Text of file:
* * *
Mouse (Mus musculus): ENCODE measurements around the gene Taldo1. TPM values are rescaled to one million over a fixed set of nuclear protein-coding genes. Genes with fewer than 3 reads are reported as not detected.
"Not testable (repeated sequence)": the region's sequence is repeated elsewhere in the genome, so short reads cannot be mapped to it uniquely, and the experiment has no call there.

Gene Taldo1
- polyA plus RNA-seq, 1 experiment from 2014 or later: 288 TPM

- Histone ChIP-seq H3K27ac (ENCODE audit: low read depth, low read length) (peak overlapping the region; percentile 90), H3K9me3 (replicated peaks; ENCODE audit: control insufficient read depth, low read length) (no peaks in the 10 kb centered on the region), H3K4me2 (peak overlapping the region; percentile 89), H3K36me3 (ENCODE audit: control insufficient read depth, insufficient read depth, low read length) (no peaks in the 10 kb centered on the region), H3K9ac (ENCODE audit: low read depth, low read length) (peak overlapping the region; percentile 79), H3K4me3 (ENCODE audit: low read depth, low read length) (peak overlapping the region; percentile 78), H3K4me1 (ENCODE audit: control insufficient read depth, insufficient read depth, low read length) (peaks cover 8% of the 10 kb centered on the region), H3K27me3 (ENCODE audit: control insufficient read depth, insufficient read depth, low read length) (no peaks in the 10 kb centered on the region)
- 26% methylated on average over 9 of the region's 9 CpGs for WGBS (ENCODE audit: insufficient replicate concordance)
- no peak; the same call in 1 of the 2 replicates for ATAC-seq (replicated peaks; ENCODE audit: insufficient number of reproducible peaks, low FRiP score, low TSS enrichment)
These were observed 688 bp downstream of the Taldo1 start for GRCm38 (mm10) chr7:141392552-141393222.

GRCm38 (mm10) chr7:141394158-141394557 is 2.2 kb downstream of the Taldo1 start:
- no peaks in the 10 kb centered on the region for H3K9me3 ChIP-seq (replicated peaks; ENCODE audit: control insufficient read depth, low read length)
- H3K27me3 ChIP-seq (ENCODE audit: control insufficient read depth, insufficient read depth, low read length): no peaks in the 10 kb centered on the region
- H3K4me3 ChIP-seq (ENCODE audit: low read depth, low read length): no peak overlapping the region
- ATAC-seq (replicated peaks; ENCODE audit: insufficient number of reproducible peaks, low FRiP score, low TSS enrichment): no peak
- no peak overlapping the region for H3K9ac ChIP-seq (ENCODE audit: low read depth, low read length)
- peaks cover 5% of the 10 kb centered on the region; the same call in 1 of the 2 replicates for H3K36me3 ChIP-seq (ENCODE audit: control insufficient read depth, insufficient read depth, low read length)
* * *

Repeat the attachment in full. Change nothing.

Mouse (Mus musculus): ENCODE measurements around the gene Taldo1. TPM values are rescaled to one million over a fixed set of nuclear protein-coding genes. Genes with fewer than 3 reads are reported as not detected.
"Not testable (repeated sequence)": the region's sequence is repeated elsewhere in the genome, so short reads cannot be mapped to it uniquely, and the experiment has no call there.

Gene Taldo1
- polyA plus RNA-seq, 1 experiment from 2014 or later: 288 TPM

- Histone ChIP-seq H3K27ac (ENCODE audit: low read depth, low read length) (peak overlapping the region; percentile 90), H3K9me3 (replicated peaks; ENCODE audit: control insufficient read depth, low read length) (no peaks in the 10 kb centered on the region), H3K4me2 (peak overlapping the region; percentile 89), H3K36me3 (ENCODE audit: control insufficient read depth, insufficient read depth, low read length) (no peaks in the 10 kb centered on the region), H3K9ac (ENCODE audit: low read depth, low read length) (peak overlapping the region; percentile 79), H3K4me3 (ENCODE audit: low read depth, low read length) (peak overlapping the region; percentile 78), H3K4me1 (ENCODE audit: control insufficient read depth, insufficient read depth, low read length) (peaks cover 8% of the 10 kb centered on the region), H3K27me3 (ENCODE audit: control insufficient read depth, insufficient read depth, low read length) (no peaks in the 10 kb centered on the region)
- 26% methylated on average over 9 of the region's 9 CpGs for WGBS (ENCODE audit: insufficient replicate concordance)
- no peak; the same call in 1 of the 2 replicates for ATAC-seq (replicated peaks; ENCODE audit: insufficient number of reproducible peaks, low FRiP score, low TSS enrichment)
These were observed 688 bp downstream of the Taldo1 start for GRCm38 (mm10) chr7:141392552-141393222.

GRCm38 (mm10) chr7:141394158-141394557 is 2.2 kb downstream of the Taldo1 start:
- no peaks in the 10 kb centered on the region for H3K9me3 ChIP-seq (replicated peaks; ENCODE audit: control insufficient read depth, low read length)
- H3K27me3 ChIP-seq (ENCODE audit: control insufficient read depth, insufficient read depth, low read length): no peaks in the 10 kb centered on the region
- H3K4me3 ChIP-seq (ENCODE audit: low read depth, low read length): no peak overlapping the region
- ATAC-seq (replicated peaks; ENCODE audit: insufficient number of reproducible peaks, low FRiP score, low TSS enrichment): no peak
- no peak overlapping the region for H3K9ac ChIP-seq (ENCODE audit: low read depth, low read length)
- peaks cover 5% of the 10 kb centered on the region; the same call in 1 of the 2 replicates for H3K36me3 ChIP-seq (ENCODE audit: control insufficient read depth, insufficient read depth, low read length)